A swatting prank this week over a Call of Duty game has resulted in the death of an unrelated father. Swatting is the act of calling in a hoax of a serious crime to emergency services, such as a hostage situation or a shooting. The end goal is to get a large number of armed police to arrive at the target address.
Swatting has become a controversial 'prank' among the online gaming community, with gamers holding a grudge attempting to disrupt players of competitive games such as Counter-Strike: Global Offensive and Call of Duty. As well as this, swatting has been used on celebrities and companies, with the likes of Ashton Kutcher and Justin Bieber subject of this hoax alongside the home of a Bungie executive, developer of Halo and Destiny.
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Concerns have been raised multiple times about the dangers of the practice, and this week the worst fears over what could happen with swatting have come true. A dispute over a $1.50 wager on a Call of Duty match led to the calling in of a fake report of a homicide and possible hostage incident. After the hoax call was made regarding an address in Wichita, Kansas, on December 28, police shot and killed father of two Andrew Finch.
The argument itself started between Call of Duty players Miruhcle and Baperizer after a match loss, with the dispute eventually descending into threats of swatting. Baperizer contacted notorious swatter Swautistic for assistance, and Miruhcle then taunted the pair to come after him, providing a Wichita address at which Finch resided. Finch, 28, was not involved in the dispute at all, and was not a gamer according to his family.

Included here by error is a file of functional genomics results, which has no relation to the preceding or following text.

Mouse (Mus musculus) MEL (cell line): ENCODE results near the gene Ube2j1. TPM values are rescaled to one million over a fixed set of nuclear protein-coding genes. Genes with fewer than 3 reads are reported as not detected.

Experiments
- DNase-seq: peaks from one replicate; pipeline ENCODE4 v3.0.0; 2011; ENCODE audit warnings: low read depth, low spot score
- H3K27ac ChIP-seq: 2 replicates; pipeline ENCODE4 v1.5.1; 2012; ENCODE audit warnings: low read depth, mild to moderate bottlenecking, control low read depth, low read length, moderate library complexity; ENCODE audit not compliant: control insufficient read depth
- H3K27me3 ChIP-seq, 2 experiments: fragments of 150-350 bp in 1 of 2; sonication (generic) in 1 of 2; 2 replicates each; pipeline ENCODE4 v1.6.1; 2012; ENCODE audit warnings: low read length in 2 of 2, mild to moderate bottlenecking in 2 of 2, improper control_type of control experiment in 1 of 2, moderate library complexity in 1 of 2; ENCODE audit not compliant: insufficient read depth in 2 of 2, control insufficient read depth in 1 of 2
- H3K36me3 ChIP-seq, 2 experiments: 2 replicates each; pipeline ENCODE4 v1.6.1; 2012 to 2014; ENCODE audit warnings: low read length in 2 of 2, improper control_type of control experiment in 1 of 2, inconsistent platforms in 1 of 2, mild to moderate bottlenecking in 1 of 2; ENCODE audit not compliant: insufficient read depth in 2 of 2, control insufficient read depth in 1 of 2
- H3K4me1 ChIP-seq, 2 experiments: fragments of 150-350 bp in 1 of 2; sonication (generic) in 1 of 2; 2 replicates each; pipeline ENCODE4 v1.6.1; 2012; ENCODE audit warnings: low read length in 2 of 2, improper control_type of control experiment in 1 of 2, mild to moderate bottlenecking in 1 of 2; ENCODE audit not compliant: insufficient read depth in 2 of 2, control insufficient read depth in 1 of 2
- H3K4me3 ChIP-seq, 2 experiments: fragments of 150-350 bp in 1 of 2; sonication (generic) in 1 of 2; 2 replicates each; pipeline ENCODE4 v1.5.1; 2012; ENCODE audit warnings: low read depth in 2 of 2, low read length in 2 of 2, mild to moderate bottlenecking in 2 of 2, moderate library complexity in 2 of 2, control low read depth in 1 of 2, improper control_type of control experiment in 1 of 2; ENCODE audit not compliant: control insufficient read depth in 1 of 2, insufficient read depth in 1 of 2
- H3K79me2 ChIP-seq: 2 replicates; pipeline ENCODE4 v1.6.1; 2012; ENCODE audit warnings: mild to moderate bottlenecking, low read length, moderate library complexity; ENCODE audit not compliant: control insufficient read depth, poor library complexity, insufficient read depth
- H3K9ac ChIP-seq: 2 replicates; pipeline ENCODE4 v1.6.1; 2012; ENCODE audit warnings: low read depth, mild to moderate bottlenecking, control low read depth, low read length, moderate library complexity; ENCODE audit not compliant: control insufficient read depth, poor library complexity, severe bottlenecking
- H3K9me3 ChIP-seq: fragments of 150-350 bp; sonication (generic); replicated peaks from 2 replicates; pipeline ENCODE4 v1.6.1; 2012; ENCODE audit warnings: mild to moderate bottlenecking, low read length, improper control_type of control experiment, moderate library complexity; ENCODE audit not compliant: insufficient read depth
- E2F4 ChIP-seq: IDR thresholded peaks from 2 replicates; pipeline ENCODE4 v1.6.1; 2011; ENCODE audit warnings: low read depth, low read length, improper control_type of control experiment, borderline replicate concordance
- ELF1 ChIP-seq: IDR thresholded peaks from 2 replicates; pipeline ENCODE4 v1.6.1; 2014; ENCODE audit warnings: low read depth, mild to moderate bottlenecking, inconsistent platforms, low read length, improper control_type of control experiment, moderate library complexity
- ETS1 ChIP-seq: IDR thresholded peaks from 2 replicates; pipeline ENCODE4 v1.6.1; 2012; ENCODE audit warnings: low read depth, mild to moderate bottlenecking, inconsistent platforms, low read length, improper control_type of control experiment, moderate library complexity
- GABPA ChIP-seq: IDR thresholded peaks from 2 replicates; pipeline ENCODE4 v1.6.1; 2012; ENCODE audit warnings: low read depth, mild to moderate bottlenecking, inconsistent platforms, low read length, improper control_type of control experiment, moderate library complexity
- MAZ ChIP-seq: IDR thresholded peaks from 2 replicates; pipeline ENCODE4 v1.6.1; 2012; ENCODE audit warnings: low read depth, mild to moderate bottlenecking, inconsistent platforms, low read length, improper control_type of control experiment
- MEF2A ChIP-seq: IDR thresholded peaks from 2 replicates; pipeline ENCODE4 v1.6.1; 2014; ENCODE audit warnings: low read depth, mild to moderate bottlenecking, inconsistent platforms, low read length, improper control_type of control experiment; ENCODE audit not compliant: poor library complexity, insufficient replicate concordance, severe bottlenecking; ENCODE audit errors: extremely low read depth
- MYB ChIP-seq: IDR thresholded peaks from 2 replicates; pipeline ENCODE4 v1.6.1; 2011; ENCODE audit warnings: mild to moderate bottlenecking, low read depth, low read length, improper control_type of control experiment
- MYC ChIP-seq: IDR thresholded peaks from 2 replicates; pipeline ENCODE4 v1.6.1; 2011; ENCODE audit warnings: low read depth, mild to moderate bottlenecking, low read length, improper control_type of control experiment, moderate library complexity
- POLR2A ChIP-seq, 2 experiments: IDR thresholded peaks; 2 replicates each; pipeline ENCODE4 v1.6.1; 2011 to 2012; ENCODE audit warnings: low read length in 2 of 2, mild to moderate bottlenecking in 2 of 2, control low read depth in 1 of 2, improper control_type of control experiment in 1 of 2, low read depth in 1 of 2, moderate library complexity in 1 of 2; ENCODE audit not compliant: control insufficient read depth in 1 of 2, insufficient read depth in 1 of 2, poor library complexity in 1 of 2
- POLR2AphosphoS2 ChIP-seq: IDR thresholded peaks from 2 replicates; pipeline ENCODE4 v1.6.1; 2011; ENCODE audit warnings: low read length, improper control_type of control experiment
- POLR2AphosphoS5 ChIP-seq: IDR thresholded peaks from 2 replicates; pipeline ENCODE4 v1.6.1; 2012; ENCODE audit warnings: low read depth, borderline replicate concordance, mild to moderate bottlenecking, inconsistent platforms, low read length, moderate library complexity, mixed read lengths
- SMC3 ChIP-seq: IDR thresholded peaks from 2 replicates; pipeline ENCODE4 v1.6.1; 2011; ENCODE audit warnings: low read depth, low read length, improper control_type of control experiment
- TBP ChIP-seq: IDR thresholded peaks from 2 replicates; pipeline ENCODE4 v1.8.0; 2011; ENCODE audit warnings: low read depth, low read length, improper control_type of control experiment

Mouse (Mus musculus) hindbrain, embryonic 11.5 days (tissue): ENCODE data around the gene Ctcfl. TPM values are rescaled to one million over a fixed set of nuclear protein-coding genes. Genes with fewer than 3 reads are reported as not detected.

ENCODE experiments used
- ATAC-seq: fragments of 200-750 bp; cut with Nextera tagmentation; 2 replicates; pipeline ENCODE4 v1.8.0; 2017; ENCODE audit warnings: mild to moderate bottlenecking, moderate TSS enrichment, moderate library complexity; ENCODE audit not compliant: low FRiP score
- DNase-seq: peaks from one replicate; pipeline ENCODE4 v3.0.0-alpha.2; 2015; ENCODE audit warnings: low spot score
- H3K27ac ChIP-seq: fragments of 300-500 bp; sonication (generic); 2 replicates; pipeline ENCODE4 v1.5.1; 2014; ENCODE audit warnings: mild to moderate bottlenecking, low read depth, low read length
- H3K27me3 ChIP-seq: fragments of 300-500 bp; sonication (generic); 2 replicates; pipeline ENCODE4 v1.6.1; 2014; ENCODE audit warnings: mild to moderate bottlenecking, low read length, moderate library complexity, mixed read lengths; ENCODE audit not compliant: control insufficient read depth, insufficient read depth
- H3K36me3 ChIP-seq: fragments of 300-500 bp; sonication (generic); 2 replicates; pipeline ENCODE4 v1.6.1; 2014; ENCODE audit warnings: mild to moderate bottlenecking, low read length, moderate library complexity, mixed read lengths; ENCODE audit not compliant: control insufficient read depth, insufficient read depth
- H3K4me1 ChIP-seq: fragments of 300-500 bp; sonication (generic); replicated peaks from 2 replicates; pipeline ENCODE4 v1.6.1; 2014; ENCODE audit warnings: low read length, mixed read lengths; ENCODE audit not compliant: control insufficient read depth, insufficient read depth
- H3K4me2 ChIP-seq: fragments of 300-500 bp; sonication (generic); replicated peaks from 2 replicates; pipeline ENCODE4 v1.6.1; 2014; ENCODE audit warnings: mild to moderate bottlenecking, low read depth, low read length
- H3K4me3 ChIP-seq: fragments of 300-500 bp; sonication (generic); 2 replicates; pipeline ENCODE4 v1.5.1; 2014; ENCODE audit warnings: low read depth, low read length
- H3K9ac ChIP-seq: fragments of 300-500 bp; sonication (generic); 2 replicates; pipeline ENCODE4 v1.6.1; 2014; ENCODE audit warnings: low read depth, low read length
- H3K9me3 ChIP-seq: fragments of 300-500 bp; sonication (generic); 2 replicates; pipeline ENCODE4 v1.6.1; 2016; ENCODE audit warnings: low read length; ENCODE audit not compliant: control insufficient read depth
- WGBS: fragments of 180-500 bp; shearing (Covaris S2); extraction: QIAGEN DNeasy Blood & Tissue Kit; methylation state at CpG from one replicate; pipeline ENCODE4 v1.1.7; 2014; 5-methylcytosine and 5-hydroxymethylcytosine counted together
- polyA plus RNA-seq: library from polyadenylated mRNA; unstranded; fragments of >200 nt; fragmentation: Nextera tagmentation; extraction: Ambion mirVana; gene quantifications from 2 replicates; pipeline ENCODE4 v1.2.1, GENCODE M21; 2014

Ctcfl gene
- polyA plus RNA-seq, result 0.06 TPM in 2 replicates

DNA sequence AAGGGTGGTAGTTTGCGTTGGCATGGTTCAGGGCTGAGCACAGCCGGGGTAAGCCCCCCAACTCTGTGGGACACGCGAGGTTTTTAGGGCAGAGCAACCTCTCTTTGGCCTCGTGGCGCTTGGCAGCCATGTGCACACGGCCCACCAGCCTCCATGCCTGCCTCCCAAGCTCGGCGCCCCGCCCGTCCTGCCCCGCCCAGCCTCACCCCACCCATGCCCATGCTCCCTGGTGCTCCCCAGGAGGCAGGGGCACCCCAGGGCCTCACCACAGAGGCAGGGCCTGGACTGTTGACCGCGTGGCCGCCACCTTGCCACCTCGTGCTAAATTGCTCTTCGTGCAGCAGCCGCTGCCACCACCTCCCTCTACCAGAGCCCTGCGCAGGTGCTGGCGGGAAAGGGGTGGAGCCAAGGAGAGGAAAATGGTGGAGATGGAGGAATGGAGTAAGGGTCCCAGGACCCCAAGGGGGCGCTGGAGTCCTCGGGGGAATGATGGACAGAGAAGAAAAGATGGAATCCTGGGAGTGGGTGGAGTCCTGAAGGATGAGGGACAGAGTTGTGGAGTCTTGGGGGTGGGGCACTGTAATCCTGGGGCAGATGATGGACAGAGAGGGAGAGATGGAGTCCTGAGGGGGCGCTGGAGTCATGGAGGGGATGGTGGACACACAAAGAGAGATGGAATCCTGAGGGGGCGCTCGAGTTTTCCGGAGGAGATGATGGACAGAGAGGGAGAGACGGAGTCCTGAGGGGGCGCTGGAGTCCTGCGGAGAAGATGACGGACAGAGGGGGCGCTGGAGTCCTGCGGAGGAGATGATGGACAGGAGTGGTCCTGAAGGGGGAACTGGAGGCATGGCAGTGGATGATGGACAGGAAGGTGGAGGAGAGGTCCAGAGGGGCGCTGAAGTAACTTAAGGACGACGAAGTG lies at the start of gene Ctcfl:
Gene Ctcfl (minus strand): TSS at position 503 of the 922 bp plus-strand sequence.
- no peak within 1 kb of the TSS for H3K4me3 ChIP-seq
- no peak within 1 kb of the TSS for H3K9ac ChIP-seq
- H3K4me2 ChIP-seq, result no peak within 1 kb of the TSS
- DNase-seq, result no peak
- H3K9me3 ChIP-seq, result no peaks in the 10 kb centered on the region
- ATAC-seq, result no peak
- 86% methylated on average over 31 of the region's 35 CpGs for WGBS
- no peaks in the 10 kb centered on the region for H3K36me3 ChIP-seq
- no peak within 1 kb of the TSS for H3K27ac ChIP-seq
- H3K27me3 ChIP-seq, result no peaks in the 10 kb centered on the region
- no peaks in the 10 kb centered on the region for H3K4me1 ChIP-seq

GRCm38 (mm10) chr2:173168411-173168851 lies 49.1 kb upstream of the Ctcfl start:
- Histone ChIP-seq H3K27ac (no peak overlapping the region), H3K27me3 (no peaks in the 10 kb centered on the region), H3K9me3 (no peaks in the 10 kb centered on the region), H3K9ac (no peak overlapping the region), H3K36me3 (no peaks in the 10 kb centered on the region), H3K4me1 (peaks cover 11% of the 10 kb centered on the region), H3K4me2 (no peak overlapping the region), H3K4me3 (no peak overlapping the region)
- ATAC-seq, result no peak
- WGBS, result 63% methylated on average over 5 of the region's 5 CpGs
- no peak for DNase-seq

Swautistic, who has since changed his user name, has a long history of swatting, attempting to swat pro Call of Duty players such as Tommy 'ZooMaa' Paparratto among others. After the incident, Swautistic did not accept any responsibility regarding the incident. However, 25 year-old Tyler Barriss has been arrested after the incident, who is believed to be Swautistic.
The FBI suggests that around 400 cases of swatting occur annually in the United States, and this incident goes to show exactly how dangerous this so-called prank can be. Blame will be passed around over the death of Andrew Finch, from the swatter himself to the giving of false information as a taunt, through to the initial armed police reaction to the incident and the eventual shooting of an unarmed man. At the root, however, still lies the problem that swatting is seen by some as an acceptable reaction to unhappiness with the outcome of a multiplayer video game, and this is something that desperately needs to be addressed.
Source: The New York Times